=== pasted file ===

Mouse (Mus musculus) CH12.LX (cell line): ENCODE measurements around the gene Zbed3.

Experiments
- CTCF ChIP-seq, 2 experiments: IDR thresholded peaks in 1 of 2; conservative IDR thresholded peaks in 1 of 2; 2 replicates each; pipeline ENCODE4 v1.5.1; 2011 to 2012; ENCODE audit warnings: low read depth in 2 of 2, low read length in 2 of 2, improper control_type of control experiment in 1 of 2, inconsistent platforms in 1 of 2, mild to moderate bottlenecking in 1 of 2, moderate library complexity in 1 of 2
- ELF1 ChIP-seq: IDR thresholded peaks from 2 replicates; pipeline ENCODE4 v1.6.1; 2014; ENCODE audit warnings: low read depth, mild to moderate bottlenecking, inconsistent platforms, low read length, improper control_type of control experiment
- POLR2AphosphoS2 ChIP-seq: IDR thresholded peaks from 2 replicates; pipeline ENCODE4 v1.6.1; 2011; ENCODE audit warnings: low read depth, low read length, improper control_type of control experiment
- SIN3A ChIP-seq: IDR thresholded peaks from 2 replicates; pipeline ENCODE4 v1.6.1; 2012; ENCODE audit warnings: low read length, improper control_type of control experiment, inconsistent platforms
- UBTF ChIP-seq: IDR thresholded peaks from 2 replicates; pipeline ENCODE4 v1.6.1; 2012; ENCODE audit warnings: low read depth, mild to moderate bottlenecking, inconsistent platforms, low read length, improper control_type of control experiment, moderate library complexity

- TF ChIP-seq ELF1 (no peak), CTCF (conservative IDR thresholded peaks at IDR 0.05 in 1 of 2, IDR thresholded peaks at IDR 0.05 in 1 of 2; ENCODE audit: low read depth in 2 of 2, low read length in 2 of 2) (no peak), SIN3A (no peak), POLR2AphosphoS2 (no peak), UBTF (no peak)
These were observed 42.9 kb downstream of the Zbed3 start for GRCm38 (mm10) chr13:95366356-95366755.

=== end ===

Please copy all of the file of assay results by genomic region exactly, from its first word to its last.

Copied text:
Mouse (Mus musculus) CH12.LX (cell line): ENCODE measurements around the gene Zbed3.

Experiments
- CTCF ChIP-seq, 2 experiments: IDR thresholded peaks in 1 of 2; conservative IDR thresholded peaks in 1 of 2; 2 replicates each; pipeline ENCODE4 v1.5.1; 2011 to 2012; ENCODE audit warnings: low read depth in 2 of 2, low read length in 2 of 2, improper control_type of control experiment in 1 of 2, inconsistent platforms in 1 of 2, mild to moderate bottlenecking in 1 of 2, moderate library complexity in 1 of 2
- ELF1 ChIP-seq: IDR thresholded peaks from 2 replicates; pipeline ENCODE4 v1.6.1; 2014; ENCODE audit warnings: low read depth, mild to moderate bottlenecking, inconsistent platforms, low read length, improper control_type of control experiment
- POLR2AphosphoS2 ChIP-seq: IDR thresholded peaks from 2 replicates; pipeline ENCODE4 v1.6.1; 2011; ENCODE audit warnings: low read depth, low read length, improper control_type of control experiment
- SIN3A ChIP-seq: IDR thresholded peaks from 2 replicates; pipeline ENCODE4 v1.6.1; 2012; ENCODE audit warnings: low read length, improper control_type of control experiment, inconsistent platforms
- UBTF ChIP-seq: IDR thresholded peaks from 2 replicates; pipeline ENCODE4 v1.6.1; 2012; ENCODE audit warnings: low read depth, mild to moderate bottlenecking, inconsistent platforms, low read length, improper control_type of control experiment, moderate library complexity

- TF ChIP-seq ELF1 (no peak), CTCF (conservative IDR thresholded peaks at IDR 0.05 in 1 of 2, IDR thresholded peaks at IDR 0.05 in 1 of 2; ENCODE audit: low read depth in 2 of 2, low read length in 2 of 2) (no peak), SIN3A (no peak), POLR2AphosphoS2 (no peak), UBTF (no peak)
These were observed 42.9 kb downstream of the Zbed3 start for GRCm38 (mm10) chr13:95366356-95366755.